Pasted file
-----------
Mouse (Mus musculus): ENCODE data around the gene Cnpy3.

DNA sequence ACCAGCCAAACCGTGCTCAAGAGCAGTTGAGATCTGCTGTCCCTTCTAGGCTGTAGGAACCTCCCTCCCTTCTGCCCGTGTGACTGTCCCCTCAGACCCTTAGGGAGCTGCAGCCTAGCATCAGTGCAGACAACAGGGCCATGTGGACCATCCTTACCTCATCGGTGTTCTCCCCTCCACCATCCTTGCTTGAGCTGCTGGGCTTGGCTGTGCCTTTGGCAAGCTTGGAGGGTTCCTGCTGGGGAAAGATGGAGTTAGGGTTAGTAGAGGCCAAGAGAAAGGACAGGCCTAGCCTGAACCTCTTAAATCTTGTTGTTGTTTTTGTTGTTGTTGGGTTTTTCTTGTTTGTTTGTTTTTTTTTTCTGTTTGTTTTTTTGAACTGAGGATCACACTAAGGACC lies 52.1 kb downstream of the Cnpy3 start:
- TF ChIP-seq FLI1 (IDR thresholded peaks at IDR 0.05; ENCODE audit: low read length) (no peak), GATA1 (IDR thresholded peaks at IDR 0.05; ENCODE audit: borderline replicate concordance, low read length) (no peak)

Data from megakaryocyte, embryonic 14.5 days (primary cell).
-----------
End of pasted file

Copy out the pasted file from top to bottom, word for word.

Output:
Mouse (Mus musculus): ENCODE data around the gene Cnpy3.

DNA sequence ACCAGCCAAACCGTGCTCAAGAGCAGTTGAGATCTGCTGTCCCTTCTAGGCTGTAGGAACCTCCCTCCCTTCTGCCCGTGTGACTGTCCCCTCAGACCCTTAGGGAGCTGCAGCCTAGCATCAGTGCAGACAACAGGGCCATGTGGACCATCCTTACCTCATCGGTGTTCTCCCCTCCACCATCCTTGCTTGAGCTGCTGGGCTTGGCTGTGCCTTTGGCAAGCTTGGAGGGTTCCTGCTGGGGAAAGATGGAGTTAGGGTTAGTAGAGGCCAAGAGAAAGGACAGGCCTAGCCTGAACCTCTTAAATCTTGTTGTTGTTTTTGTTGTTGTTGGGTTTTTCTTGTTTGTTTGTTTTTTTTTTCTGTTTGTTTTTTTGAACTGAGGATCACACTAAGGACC lies 52.1 kb downstream of the Cnpy3 start:
- TF ChIP-seq FLI1 (IDR thresholded peaks at IDR 0.05; ENCODE audit: low read length) (no peak), GATA1 (IDR thresholded peaks at IDR 0.05; ENCODE audit: borderline replicate concordance, low read length) (no peak)

Data from megakaryocyte, embryonic 14.5 days (primary cell).